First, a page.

Little garden patches describes what you can do with just two or three square-metres.
Sometimes this column perhaps gives the impression you must have a huge garden to be a greenie. Not so, this three square-metre patch produces an incredible amount of food for our family. Add to that a few pots with parsley, sweet basil and thyme and you’ll have a kitchen blessed with fresh salads.
A few staked-peppadews and jalapeños in
the front garden where the vibrant colours will draw comment, obviously would help.
True you can’t grow potatoes and a field of mealies and butternut, but they are easier to get from the green-grocer, and are less subject to the deteriorating influence of oxygen once reaped.
In one small patch you can supply the lunch-table every day with fresh lettuce, a few slips of spring onions and some rocket for a bit of variation; add to that young spinach leaves and a few twigs of celery and radish perhaps.
It’s not that difficult to get your mandatory seven to ten coloured foods every day; a proven 35% lower all-cause of death is not unattractive, right? It means fewer consultations with your doctor and pharmacist, and less pain.
You’ll often see recipes these days boasting that there is no lettuce; it is true that greens picked days previously are usually limp and very boring. Straight from the garden to the lunch table, with freshly-squeezed lemon juice and olive oil and you have food fit for a king; feta cheese or half an egg and a scoop of homemade hummus would keep the queen enchanted too.
Fresh greens are loaded with minerals and vitamins. For example, the WHO declares that half a million children go blind every year because of a vitamin-A deficiency; their families don’t have little patches of greens.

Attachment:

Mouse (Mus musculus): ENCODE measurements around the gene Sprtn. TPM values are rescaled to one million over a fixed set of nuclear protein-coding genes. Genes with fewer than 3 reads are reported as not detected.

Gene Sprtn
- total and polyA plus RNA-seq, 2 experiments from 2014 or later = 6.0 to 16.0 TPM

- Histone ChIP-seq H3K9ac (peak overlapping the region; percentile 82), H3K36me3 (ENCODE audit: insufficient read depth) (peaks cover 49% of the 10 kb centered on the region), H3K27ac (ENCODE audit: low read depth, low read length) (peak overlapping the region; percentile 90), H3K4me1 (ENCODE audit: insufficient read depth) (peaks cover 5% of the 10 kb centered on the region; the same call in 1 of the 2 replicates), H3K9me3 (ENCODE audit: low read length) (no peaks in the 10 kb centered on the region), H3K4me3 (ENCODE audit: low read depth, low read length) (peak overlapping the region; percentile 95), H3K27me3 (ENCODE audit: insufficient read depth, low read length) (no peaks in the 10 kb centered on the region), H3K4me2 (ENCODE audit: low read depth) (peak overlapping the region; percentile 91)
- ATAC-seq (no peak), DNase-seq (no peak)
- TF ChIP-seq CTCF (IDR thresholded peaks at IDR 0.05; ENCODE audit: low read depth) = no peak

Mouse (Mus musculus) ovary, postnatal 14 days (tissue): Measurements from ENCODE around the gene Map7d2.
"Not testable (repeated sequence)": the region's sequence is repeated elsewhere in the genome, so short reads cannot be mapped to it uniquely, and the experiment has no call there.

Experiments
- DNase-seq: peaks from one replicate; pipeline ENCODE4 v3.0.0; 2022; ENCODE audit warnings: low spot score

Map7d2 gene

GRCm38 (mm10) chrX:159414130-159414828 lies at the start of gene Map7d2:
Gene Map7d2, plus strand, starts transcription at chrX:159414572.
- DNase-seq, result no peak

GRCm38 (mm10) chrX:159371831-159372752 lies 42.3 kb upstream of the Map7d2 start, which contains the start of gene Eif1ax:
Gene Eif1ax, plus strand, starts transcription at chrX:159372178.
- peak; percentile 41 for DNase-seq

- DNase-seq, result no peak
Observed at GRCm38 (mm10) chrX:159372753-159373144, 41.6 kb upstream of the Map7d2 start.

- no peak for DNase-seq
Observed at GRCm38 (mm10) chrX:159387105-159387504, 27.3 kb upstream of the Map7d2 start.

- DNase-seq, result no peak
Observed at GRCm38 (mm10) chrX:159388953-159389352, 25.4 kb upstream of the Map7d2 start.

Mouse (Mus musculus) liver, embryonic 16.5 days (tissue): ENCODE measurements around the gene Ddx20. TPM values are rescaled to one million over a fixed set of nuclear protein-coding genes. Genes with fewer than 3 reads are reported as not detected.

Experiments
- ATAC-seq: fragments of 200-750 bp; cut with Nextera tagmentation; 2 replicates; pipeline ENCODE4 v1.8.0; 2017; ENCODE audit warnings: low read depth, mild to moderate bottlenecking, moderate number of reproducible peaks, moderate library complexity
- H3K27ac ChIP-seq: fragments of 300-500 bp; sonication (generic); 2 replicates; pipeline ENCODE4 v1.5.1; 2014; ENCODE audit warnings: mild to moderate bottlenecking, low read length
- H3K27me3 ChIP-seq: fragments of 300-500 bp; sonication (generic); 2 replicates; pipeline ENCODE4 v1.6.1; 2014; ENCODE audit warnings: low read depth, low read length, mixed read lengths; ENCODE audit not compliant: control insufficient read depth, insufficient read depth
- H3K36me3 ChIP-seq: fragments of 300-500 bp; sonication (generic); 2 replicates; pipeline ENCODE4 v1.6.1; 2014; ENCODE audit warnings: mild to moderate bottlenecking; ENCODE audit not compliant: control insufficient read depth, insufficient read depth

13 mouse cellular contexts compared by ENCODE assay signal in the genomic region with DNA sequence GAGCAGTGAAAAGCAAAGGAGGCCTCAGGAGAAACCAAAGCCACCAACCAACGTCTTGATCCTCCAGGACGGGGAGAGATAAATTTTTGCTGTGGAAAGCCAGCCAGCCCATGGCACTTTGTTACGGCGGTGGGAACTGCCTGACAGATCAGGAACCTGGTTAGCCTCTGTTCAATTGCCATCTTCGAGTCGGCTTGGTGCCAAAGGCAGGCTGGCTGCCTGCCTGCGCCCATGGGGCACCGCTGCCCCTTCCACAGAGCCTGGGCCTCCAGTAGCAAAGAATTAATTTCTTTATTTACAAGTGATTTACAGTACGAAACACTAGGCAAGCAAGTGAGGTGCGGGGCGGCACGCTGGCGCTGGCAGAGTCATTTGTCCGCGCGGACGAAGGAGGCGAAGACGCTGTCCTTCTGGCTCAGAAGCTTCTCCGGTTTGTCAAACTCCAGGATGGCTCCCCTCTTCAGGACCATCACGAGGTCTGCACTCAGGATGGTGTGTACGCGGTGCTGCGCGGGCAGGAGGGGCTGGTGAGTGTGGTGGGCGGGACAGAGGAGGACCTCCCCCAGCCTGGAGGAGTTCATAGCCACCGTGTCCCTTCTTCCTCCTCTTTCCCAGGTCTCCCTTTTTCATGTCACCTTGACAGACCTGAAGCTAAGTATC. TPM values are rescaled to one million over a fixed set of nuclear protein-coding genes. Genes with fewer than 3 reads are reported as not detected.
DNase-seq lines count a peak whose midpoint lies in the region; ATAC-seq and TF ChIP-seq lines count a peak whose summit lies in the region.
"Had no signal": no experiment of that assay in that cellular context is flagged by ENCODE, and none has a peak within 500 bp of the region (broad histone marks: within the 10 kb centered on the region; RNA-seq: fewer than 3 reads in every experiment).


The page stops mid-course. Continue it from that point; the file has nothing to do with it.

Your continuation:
Add to that the vitamin K and folate that are so important for achieving high-grades in school, not to mention the phytochemicals like lutein for the eyes, and you can imagine the importance of greens for your growing family.
There is one other not unimportant advantage in little patches. One can of bathwater every day would keep your veg happy even in a
drought; actually two-halves so that you don’t find yourself suffering
from "bucket back".
Two or three small patches like this, being continuously planted every few weeks would supply most of the needs of a growing family for vegetables. Add some carrots and a fence for climbing beans and other favourites and you can at least halve your fresh-produce bill; and probably halve your medical account too.
The downside is that you will have to find the money to put the kids through a tertiary-education. That is not just a wild opinion; it’s all scientifically proven.
Little garden patches will provide wonderful fresh parsley, spring onions, and even one or two broad-beans; I am unashamed lettuce fan so there will be a few plants here and there too.
Find a spot for one or two spinach plants; they are a wonderful source of iron, the most common serious mineral-deficiency in the Western world. Anemia is not fun.
It may seem a little brash to say it, but a lunch like this is standard at our green home. Often there would be some feta-cheese or corn on the cob, and always a slice of our sourdough artisanal bread and butter.
Homemade hummus is really so simple and quick.
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